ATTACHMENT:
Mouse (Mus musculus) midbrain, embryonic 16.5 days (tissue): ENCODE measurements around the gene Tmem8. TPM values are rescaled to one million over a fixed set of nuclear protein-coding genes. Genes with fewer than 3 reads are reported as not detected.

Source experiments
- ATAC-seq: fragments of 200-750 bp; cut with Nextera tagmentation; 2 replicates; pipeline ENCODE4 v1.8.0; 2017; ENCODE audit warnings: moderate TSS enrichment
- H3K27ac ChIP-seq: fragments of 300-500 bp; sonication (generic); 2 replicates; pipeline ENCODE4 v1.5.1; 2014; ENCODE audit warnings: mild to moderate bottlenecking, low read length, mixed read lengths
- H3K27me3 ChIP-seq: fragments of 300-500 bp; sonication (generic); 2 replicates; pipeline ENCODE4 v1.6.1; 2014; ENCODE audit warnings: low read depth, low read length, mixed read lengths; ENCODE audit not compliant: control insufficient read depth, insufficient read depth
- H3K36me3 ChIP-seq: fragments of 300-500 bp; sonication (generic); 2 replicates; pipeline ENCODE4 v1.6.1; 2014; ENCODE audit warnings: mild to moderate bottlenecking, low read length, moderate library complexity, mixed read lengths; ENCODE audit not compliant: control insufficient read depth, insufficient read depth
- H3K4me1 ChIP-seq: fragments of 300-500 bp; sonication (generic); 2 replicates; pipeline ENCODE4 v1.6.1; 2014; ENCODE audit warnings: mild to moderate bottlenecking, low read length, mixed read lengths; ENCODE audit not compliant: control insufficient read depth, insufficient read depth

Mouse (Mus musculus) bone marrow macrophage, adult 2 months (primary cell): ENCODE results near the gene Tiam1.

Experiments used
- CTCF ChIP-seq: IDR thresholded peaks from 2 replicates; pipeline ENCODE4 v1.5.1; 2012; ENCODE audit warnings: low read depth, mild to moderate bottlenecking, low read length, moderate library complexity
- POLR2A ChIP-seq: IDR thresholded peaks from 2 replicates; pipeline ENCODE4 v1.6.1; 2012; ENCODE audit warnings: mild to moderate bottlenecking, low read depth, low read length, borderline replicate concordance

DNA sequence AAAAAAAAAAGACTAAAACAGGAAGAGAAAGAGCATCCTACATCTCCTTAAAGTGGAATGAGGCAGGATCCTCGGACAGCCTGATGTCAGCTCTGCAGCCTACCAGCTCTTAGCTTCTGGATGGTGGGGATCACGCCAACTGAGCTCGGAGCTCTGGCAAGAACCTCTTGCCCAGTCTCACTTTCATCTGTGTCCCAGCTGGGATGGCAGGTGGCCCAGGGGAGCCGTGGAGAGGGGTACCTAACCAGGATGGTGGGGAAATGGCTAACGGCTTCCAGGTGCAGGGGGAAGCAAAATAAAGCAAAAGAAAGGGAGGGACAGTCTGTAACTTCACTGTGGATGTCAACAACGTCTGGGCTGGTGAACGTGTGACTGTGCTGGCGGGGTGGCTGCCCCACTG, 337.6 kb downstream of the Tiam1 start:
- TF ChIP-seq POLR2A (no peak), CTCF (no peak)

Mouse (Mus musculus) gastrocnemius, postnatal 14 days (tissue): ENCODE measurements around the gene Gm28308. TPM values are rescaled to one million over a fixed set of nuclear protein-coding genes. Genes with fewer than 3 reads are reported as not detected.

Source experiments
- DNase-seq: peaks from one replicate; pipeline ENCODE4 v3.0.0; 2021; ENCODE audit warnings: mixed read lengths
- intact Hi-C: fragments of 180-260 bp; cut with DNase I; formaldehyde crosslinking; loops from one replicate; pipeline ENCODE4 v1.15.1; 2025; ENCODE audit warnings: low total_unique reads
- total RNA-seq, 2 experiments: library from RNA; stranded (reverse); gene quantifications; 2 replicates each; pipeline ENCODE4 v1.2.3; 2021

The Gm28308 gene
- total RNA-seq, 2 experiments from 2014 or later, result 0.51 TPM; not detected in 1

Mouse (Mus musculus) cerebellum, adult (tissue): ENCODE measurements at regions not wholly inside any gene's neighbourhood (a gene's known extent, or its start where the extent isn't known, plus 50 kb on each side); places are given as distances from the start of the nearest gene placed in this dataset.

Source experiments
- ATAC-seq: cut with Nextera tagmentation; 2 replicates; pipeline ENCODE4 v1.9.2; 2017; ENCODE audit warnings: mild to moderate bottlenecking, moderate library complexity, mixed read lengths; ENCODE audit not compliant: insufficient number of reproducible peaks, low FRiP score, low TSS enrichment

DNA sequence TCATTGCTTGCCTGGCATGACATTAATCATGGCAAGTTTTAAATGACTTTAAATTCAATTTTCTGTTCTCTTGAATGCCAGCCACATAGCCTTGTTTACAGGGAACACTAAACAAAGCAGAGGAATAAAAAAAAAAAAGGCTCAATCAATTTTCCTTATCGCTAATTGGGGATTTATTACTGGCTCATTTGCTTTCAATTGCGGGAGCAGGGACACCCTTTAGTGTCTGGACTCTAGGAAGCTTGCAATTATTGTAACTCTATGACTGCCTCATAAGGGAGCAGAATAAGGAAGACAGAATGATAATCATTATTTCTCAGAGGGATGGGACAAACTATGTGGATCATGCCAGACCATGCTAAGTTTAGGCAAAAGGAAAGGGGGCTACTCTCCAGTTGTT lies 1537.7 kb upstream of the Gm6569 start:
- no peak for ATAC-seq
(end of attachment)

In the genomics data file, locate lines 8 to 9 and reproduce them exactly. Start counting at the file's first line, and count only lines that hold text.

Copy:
Mouse (Mus musculus) bone marrow macrophage, adult 2 months (primary cell): ENCODE results near the gene Tiam1.

Experiments used